CIRCULAR WALK FROM PENSHURST

River Eden, nr Penshurst
Heading towards Wat Stock
Field nr Wat Stock
(1) River Eden, nr Penshurst
(2) Heading towards Wat Stock
(3) Field nr Wat Stock

I did this walk on the 24 May 2007 after seeing it featured in the June 2007 issue of Country Walking Magazine. I drove down from Walthamstow and parked in a small lay-by in Penshurst, close to the church. For this walk I was accompanied by my wife which is something of a rarity.
Leaving Penshurst Church we turned right up the B2176 for a short distance before taking a driveway that runs off to the left. This runs down to cross a bridge over the River Eden, photo 1, before taking a footpath that runs along a track on the right. Heading towards the River Eden I had spotted some tree creepers creeping up and down a tree trunk, the first time I had seen these birds at close quarters for about fifteen years, the last time was at Boggle Hole Youth hostel. The route heads along the track, photo 2, for some distance to reach a road just past the farm buildings at Wat Stock. After continuing ahead along the road for a short distance the route takes a footpath on the right that heads across a small grassy field, photo 3, to cross another minor road and enter into a patch of woodland.

Castle Inn, Chiddingstone
St Mary's Church, Chiddingstone
The Chiding Stone
(4) Castle Inn, Chiddingstone
(5) St Mary's Church, Chiddingstone
(6) The Chiding Stone

The route heads through the woodland and then on a path that runs between fields up to join a road by a farm and buildings at Hill Hoath. Here the route turns to the right and heads along the road to reach a crossroads. At the crossroads the route turns right and follows the road round into the village of Chiddingstone. The route passes a small lake in the grounds of Chiddingstone Castle and heads up to the Castle Inn where we stopped for a very enjoyable lunch and pint of bitter, photo 4. Opposite the pub was the attractive St Mary's Church, photo 5. The High Street at Chiddingstone also features a row of unaltered 16th and 17th century houses in the care of the National Trust. Having eaten we headed down the road before taking a footpath off to the left that leads round the back of a school and houses to reach the Chiding Stone, photo 6. The Chiding Stone was believed to have been a Saxon Land boundary, a Druidical altar and a place where neighbours brought their grievances to be aired in public where the declared culprits were chided.

River Eden, nr Chiddingstone
Fields nr Chiddingstone
Me again
(7) River Eden, nr Chiddingstone
(8) Fields nr Chiddingstone
(9) Me again

Returning to the road the route heads continues to the right for a short distance before taking a footpath that runs downhill off to the left to cross back over the River Eden again, photo 7. Penshurst is situated in the High Weald Area of Outstanding Natural Beauty and for the next mile of so the route passes through very attractive, gently rolling, farmland, photo 8. The route crosses a road by Sandholes and heads to reach some houses by a road at Moorden. At the start of the day it was very unclear how the weather had been going to turn out but for once it had become pleasantly warm, sheep were sitting in the shade of trees and I was fast emptying my water bottle. Crossing the road the route heads down a driveway that curves round the houses before heading besides fields that were planted with Broad Beans when we went past. Photo 9 is of me walking besides the fields so now I know what I look like when I am out walking! These fields lead up to another stretch of road running besides a railway. After running parallel with the railway for a short distance the route follows the road round to the right away from the railway and gently uphill to reach a road junction.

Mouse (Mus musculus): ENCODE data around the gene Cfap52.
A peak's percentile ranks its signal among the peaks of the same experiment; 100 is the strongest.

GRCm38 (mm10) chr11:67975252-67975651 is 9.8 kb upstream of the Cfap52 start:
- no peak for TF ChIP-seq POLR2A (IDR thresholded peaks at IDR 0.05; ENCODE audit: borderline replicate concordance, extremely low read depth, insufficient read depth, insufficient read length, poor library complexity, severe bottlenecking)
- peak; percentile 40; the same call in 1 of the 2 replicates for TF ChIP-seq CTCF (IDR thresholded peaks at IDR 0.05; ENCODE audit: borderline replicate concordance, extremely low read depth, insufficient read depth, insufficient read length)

Penshurst Place Estate
Penshurst Place Estate
Penshurst Place
(10) Penshurst Place Estate
(11) Penshurst Place Estate
(12) Penshurst Place

Crossing the road at the junction the route takes a footpath just off to the left which soon forks to the right along a fairly broad tracking running through a piece of woodland in the grounds of the Penshurst Place Estate. Leaving the woodland the route starts heading uphill over a wide open grassy area surrounded on either side by trees. Photo 10 was taken looking back down the way we had just walked. Reaching the top of the hill there were extensive views ahead over Penshurst and the valley of the River Medway as the ground starts sloping downhill on the other side, photo 11. The route heads downhill along a tree lined path through the Penshurst Place Estate before reaching a more open grassy area at the bottom of the hill as Penshurst Place itself comes into view, photo 12.

Penshurst Place
Church of St John the Baptist, Penshurst
Tudor cottages, Penshurst
(13) Penshurst Place
(14) Church of St John the Baptist, Penshurst
(15) Tudor cottages, Penshurst

The path bears to the right around a lake and then continues ahead, passing the cricket pitch of Penshurst Park cricket club to cross a driveway and head past the right hand side of Penshurst Place, photo 13. From here a path leads into the churchyard of the Church of St John the Baptist at Penshurst, photo 14. The route leaves the churchyard under an old tudor house, photo 15, bearing the words "My flesh shall also rest in hope" written on beam from where it was just a few yards to where I had parked the car.

The GPS made the total length of this walk 6.94 miles. Penshurst is situated in an area I have done very little walking and I will definitely be returning to the area to do some longer walks in the future.

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